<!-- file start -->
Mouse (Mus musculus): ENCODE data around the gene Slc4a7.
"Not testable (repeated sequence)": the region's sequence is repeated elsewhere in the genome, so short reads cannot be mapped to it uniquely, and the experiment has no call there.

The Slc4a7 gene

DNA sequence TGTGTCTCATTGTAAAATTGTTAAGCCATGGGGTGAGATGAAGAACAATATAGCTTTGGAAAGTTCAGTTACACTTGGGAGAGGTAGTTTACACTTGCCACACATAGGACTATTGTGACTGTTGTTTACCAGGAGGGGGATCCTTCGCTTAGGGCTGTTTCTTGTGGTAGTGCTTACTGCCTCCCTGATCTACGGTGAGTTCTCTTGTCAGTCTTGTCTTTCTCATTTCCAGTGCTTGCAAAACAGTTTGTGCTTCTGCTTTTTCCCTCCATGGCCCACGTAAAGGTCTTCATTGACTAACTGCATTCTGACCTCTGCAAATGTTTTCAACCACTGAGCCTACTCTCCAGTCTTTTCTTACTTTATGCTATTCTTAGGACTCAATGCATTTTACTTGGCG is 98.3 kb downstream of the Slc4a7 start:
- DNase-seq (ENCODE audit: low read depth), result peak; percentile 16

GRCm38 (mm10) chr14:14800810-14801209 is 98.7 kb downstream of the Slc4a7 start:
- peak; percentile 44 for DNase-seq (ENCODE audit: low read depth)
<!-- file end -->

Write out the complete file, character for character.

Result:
Mouse (Mus musculus): ENCODE data around the gene Slc4a7.
"Not testable (repeated sequence)": the region's sequence is repeated elsewhere in the genome, so short reads cannot be mapped to it uniquely, and the experiment has no call there.

The Slc4a7 gene

DNA sequence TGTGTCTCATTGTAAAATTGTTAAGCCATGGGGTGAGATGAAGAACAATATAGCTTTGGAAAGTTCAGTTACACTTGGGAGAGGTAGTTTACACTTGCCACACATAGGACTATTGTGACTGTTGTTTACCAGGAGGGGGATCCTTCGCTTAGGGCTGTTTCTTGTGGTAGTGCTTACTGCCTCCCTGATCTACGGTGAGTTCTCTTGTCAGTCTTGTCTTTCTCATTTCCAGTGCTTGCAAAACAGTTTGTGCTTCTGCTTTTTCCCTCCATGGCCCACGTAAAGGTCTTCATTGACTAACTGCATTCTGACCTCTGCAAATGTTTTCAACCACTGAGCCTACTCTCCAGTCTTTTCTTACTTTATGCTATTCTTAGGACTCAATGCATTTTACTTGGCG is 98.3 kb downstream of the Slc4a7 start:
- DNase-seq (ENCODE audit: low read depth), result peak; percentile 16

GRCm38 (mm10) chr14:14800810-14801209 is 98.7 kb downstream of the Slc4a7 start:
- peak; percentile 44 for DNase-seq (ENCODE audit: low read depth)